Commodore, Royal Saudi Navy (Retired)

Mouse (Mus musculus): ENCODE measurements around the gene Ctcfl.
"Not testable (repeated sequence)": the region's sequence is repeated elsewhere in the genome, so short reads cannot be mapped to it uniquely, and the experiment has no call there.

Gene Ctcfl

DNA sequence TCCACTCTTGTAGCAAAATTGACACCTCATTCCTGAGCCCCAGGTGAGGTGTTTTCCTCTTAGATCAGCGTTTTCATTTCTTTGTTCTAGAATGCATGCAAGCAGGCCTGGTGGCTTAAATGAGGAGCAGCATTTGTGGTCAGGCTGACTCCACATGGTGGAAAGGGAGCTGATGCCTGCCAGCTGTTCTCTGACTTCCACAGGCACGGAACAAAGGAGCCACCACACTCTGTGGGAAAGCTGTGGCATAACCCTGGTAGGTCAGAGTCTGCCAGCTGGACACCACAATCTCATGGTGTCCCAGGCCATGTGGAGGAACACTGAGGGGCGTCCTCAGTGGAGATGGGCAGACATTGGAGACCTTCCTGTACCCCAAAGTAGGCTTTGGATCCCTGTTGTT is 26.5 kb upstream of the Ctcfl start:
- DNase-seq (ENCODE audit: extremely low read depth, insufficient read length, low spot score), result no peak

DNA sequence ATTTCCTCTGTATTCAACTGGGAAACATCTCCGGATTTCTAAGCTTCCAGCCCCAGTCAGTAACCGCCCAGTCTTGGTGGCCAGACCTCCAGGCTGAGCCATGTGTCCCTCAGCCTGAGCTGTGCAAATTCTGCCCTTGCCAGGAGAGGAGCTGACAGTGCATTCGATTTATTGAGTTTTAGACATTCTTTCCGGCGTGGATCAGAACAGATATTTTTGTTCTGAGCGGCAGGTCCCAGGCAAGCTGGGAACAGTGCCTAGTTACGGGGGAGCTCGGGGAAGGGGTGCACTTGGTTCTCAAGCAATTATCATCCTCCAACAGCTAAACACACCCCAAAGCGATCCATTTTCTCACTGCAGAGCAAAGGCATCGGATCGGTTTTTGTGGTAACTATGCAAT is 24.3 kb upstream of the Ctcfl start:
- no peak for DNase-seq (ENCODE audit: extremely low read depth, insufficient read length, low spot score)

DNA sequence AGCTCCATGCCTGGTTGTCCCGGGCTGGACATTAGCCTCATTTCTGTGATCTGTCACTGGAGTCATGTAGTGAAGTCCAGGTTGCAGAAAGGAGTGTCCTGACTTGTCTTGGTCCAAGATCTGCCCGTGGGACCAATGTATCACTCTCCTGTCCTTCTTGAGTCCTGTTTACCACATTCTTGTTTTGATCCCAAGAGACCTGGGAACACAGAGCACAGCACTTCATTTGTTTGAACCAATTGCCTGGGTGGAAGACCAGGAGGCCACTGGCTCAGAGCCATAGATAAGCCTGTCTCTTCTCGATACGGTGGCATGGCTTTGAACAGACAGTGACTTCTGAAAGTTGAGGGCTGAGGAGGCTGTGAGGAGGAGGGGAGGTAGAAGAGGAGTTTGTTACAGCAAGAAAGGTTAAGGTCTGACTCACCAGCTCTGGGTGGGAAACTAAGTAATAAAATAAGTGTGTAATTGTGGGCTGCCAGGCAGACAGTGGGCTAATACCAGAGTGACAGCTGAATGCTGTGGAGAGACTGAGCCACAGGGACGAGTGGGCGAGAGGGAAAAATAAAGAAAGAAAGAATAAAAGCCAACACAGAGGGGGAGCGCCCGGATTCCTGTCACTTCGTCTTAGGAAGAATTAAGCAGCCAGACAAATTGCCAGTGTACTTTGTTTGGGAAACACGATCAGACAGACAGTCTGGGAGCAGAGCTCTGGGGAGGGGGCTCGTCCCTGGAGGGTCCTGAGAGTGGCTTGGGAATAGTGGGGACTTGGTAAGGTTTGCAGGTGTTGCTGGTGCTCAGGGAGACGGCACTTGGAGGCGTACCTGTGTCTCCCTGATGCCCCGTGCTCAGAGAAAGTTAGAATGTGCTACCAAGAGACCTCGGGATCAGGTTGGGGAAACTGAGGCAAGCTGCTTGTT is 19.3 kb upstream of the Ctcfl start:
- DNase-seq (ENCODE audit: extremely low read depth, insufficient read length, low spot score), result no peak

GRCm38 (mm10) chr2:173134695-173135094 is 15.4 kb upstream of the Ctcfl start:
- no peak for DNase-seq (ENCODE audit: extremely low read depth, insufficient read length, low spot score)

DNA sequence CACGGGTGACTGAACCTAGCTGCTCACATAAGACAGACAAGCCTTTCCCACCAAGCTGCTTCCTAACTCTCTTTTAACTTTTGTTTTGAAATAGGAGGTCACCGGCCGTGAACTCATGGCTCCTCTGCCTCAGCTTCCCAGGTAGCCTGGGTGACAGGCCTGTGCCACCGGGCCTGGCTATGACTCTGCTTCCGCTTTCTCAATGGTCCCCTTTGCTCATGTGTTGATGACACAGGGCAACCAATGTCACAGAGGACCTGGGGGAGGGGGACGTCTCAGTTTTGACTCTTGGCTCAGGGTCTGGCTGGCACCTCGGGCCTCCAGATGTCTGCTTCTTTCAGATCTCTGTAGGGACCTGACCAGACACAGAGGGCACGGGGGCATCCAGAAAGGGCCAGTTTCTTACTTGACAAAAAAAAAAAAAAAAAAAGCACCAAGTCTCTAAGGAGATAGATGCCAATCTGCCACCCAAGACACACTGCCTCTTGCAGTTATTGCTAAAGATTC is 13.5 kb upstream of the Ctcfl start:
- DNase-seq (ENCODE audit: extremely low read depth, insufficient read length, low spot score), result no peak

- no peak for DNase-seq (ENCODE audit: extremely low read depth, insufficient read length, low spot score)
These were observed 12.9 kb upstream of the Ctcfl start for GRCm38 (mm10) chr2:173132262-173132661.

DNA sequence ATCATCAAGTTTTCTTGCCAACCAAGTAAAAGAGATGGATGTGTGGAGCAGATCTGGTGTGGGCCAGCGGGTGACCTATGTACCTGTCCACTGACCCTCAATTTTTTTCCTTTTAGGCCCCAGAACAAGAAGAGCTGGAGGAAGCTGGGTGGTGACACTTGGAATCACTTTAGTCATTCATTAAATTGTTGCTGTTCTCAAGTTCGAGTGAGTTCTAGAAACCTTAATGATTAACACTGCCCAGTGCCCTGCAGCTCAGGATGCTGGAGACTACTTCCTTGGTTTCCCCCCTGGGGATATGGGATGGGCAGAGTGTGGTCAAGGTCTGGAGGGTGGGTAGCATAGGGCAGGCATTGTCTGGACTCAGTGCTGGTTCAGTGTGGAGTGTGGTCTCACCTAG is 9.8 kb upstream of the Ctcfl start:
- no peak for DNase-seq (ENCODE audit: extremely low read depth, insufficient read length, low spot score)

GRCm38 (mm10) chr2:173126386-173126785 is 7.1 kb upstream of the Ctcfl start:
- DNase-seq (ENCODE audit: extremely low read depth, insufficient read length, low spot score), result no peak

On July 1, 1828 a song was written about the first American passenger train. As time passed, American songwriters and composers wrote countless emotional songs about trains and train rides. Americans are fast in writing songs about trains but American trains could not keep up with the speed of the songwriters’ talents. America loves trains and locomotives. Almost every city that I have so far visited has a railroad and train museum. One could not find a single amusement park across the United States — irrespective of its size — that does not have a train as part of the park. Uniforms of train engineers and conductors continue to be American children’s favorite. Perhaps one of the reasons behind this popularity is the fact that American land is very suitable for high-speed trains. The United States has the most sophisticated railway infrastructure in each and every state making it possible for them to further upgrade it to support fast trains and extensive railroad network. Despite the fast pace of American life and the availability of infrastructure, high-speed trains are not seen in the United States. It is really very puzzling. Two weeks ago, the world’s railroad industry came under the spotlight. In the United States, a tragic train accident claimed eight lives and around 200 people sustained injuries. On the other hand, Japan’s railroad industry made headlines for different reasons. Japan’s Maglev train set a new record by moving at more than 600km/h. Truth be told, America needs faster train than Europe and Japan mainly due to its geographical expansiveness. Many major US cities are located far apart from each other due to which train appears to be a much reasonable and attractive mode of transportation. It is also a known fact that the Americans love to travel. In addition to the trips during the summer vacations, the number of Americans who travel within the US during other designated holidays or weekends reaches more than 100 million. American airports and freeways remain crowded year round. Strangely, America is yet to take some steps for the introduction of high-speed trains. Following the Amtrak accident, the American railroad service is once again in the news. Analysts are reevaluating past train accidents particularly the one that happened in California back in 2008 and claimed 25 lives and around 135 were reported wounded. After that accident, new rules were introduced regarding the need for positive control. But many companies indicated the need for a seven-year period to upgrade their safety procedures. During the past seven years, the world saw new technologies and new bullet trains that could travel at speeds as high as 600 km/h. There are many reasons for slow American trains. Driving a car in America is very cheap compared to places like Europe and Japan. As time passed, European and Japanese cities modified their mass transit systems in major cities making it convenient for commuters to leave a train and reach their respective destinations very easily on foot. At the same time, American cities that are home to big train movements did not make it easy for passengers to use the service. You need a car to go to the train station and you need another one to leave the train station. So, why not take a car in the first place. This is why tourists in Europe very seldom rent a car for their transportation needs. Public transportation is very well connected to the train services. But in America, any tourist especially in the smaller cities will not be able to go around without renting a car. So, yes, America loves trains and sings about them. Millions of Americans heard of and still sing the 1941’s song “Chattanooga Choo Choo” but most of them have yet to see bullet trains. At the end, bullet trains don’t make Whoo Whoo train whistle sound. If even they do, you will not be able to hear it, as before it becomes audible these trains reach the other side of the town. Written by Abdulateef Al‐Mulhim. America’s Need for Speed reprinted with permission of Arab News and Abdulateef Al‐Mulhim.